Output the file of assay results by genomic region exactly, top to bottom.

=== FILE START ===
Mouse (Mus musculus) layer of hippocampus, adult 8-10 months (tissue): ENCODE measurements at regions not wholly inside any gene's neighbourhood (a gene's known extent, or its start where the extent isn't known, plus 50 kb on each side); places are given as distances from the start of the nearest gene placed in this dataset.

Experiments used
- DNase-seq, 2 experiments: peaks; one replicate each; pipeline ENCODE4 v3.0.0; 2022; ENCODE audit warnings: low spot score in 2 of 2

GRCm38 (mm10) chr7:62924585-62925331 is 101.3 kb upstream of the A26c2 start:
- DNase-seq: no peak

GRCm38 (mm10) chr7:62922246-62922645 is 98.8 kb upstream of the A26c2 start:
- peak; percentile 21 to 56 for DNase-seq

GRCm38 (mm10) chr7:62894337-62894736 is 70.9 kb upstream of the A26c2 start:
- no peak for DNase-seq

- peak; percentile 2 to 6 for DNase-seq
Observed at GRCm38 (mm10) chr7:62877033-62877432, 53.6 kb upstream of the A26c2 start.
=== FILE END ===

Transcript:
Mouse (Mus musculus) layer of hippocampus, adult 8-10 months (tissue): ENCODE measurements at regions not wholly inside any gene's neighbourhood (a gene's known extent, or its start where the extent isn't known, plus 50 kb on each side); places are given as distances from the start of the nearest gene placed in this dataset.

Experiments used
- DNase-seq, 2 experiments: peaks; one replicate each; pipeline ENCODE4 v3.0.0; 2022; ENCODE audit warnings: low spot score in 2 of 2

GRCm38 (mm10) chr7:62924585-62925331 is 101.3 kb upstream of the A26c2 start:
- DNase-seq: no peak

GRCm38 (mm10) chr7:62922246-62922645 is 98.8 kb upstream of the A26c2 start:
- peak; percentile 21 to 56 for DNase-seq

GRCm38 (mm10) chr7:62894337-62894736 is 70.9 kb upstream of the A26c2 start:
- no peak for DNase-seq

- peak; percentile 2 to 6 for DNase-seq
Observed at GRCm38 (mm10) chr7:62877033-62877432, 53.6 kb upstream of the A26c2 start.